How offensive, and how stupid.
There is a literature out there describing this. This is generally known to be true by people sensitive to historical issues of the 19th and early 20th century. But the concept that these earlier immigrants became instantly Americanized … a truly absurd idea … is so entrenched in the minds of many Americans that people actually get mad at you (or at least, at me) when this reality is pointed out to them.
And sometimes you get a ticket.
Well, I would now like to draw your attention to a study that came out some time ago looking at English language learning among German immigrants.
We present quantitative and qualitative evidence about Germans in Wisconsin, where, into the twentieth century, many immigrants and their descendants remained monolingual, decades after immigration had ceased. Even those who claimed to speak English often had limited command. Quantitative data from the 1910 Census, augmented by qualitative evidence from newspapers, court records, literary texts, and other sources, suggest that Germans of various socioeconomic backgrounds often lacked English language skills. German continued to be the primary language in numerous Wisconsin communities, and some second- and third-generation descendants of immigrants were still monolingual as adults. Understanding this history can help inform contemporary debates about language and immigration and help dismantle the myth that successful immigrant groups of yesterday owed their prosperity to an immediate, voluntary shift to English.
The extent of this particular phenomenon (which was not unique to German immigrants or to Wisconsin) can be seen in the data shown in the following table, from this paper:
I’d like to go back to the whining Americans who complain about the immigrants. I hear this almost exclusively from people who speak only English and no other language. That is annoying. But what about Americans who immigrate to places where English is not the main language? What do they do?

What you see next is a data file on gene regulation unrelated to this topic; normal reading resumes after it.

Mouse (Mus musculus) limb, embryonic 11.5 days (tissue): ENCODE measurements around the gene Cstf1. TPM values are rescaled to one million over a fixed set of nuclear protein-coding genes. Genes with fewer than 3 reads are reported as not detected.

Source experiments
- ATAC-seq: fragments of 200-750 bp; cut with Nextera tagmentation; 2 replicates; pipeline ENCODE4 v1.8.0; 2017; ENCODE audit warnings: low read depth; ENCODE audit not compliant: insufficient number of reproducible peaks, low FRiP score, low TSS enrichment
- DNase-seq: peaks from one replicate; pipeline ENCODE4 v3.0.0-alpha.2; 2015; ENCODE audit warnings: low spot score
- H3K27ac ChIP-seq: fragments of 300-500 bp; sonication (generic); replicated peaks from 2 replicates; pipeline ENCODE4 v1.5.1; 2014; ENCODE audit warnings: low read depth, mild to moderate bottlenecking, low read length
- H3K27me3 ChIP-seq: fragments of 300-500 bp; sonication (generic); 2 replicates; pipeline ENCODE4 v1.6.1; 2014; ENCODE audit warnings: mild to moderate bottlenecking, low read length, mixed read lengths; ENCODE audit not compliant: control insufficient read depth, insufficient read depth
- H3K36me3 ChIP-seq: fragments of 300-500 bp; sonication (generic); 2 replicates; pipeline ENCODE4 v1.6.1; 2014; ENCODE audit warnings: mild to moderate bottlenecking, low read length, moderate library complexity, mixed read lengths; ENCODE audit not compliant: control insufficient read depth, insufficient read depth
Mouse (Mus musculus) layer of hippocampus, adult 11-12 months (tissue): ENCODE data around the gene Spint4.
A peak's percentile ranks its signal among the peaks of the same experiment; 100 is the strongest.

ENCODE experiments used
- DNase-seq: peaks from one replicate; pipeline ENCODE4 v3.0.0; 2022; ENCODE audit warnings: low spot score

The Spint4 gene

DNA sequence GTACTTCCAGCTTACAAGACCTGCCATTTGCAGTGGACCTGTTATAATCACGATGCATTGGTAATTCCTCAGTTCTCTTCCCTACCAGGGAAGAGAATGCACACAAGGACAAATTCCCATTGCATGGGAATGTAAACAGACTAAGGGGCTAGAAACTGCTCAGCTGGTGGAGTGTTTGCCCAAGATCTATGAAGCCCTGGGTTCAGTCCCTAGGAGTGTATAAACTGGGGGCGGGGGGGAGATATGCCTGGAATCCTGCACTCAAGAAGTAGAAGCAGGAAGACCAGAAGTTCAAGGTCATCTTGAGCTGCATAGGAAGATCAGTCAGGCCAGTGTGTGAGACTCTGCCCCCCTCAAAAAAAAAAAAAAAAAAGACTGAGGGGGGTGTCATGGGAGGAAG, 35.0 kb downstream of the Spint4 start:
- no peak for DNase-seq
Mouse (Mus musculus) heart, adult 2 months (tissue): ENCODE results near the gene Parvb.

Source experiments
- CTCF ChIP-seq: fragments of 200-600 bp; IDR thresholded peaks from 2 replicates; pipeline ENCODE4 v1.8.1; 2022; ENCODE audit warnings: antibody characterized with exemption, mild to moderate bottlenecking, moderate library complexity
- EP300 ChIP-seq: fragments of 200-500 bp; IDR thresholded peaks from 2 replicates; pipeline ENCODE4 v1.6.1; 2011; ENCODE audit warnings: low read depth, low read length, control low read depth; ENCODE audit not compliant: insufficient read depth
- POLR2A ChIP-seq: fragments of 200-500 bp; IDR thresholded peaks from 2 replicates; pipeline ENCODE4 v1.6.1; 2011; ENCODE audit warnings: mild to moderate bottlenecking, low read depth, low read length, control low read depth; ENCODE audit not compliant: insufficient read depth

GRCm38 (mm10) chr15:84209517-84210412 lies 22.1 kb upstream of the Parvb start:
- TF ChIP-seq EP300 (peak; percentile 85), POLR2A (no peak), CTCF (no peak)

Well, a lot of them learn the local language, but many simply do not. If you ever spend time with ex-pats from multiple countries, you will know that it is almost always the case that the Americans have the narrowest range of linguistic skills, and the common language picked to converse is either English or the one language everyone including the American knows. I’m proud to say that when I worked in Zaire, that language was almost always KiSwahili (not English) but on a recent trip to France, I found myself dining at a resturant with five or so colleagues (I was the only American) and the only common languages were German and English, neither shared by all present. As a result, most of the conversation was carried out in Dutch (… don’t ask. It worked).
M. E. Wilkerson, J. Salmons (2008). “GOOD OLD IMMIGRANTS OF YESTERYEAR,” WHO DIDN’T LEARN ENGLISH: GERMANS IN WISCONSIN American Speech, 83 (3), 259-283 DOI: 10.1215/00031283-2008-020